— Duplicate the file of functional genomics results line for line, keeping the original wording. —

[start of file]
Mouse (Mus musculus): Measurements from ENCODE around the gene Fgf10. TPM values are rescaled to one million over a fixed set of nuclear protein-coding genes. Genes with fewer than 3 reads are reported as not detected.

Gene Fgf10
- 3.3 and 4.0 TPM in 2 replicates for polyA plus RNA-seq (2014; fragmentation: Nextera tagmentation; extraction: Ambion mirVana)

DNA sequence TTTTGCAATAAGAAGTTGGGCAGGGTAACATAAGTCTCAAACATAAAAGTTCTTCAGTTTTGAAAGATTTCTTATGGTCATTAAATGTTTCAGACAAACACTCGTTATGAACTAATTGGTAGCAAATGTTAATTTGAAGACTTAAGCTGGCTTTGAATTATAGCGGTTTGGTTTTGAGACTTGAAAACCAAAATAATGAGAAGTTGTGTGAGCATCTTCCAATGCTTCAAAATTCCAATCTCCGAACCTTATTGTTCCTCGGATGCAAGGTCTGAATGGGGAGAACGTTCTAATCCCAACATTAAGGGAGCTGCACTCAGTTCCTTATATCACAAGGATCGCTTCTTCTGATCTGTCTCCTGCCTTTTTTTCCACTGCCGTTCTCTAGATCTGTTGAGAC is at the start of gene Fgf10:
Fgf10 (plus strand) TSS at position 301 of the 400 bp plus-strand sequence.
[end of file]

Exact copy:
Mouse (Mus musculus): Measurements from ENCODE around the gene Fgf10. TPM values are rescaled to one million over a fixed set of nuclear protein-coding genes. Genes with fewer than 3 reads are reported as not detected.

Gene Fgf10
- 3.3 and 4.0 TPM in 2 replicates for polyA plus RNA-seq (2014; fragmentation: Nextera tagmentation; extraction: Ambion mirVana)

DNA sequence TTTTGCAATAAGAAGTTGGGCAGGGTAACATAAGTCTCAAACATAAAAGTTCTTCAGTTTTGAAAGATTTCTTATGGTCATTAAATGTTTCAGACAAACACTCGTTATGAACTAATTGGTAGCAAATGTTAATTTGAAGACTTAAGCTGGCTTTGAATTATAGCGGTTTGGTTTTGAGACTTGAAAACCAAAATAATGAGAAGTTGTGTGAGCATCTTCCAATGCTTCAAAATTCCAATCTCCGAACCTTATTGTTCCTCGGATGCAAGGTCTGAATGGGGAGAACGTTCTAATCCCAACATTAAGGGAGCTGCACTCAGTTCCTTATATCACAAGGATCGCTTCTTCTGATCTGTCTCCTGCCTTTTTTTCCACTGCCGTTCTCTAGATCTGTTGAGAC is at the start of gene Fgf10:
Fgf10 (plus strand) TSS at position 301 of the 400 bp plus-strand sequence.